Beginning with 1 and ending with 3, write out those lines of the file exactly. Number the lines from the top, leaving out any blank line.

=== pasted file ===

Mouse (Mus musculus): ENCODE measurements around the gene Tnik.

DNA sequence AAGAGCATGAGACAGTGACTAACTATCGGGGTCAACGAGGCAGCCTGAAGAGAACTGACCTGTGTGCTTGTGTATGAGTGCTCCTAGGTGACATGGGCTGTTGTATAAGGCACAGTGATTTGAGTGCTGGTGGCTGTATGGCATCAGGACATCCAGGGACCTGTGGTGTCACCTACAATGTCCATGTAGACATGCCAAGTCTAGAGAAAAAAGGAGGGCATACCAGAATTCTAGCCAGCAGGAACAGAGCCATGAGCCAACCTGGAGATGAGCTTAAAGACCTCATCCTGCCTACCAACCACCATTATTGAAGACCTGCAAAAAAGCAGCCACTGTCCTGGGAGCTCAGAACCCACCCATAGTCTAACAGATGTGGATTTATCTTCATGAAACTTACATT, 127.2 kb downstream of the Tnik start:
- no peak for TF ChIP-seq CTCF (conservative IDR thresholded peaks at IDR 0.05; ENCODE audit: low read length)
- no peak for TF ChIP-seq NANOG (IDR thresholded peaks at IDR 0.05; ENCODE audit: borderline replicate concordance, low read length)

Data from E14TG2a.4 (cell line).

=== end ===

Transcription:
Mouse (Mus musculus): ENCODE measurements around the gene Tnik.

DNA sequence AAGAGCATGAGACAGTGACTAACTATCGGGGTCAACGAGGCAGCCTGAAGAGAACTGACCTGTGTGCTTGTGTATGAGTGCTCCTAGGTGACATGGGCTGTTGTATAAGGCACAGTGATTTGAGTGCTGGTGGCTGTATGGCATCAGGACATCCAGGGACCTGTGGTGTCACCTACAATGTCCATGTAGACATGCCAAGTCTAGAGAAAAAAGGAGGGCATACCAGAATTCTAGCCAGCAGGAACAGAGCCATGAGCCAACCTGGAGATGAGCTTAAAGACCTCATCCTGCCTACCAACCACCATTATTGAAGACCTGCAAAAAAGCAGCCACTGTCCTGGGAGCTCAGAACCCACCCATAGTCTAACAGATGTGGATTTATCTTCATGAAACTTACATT, 127.2 kb downstream of the Tnik start:
- no peak for TF ChIP-seq CTCF (conservative IDR thresholded peaks at IDR 0.05; ENCODE audit: low read length)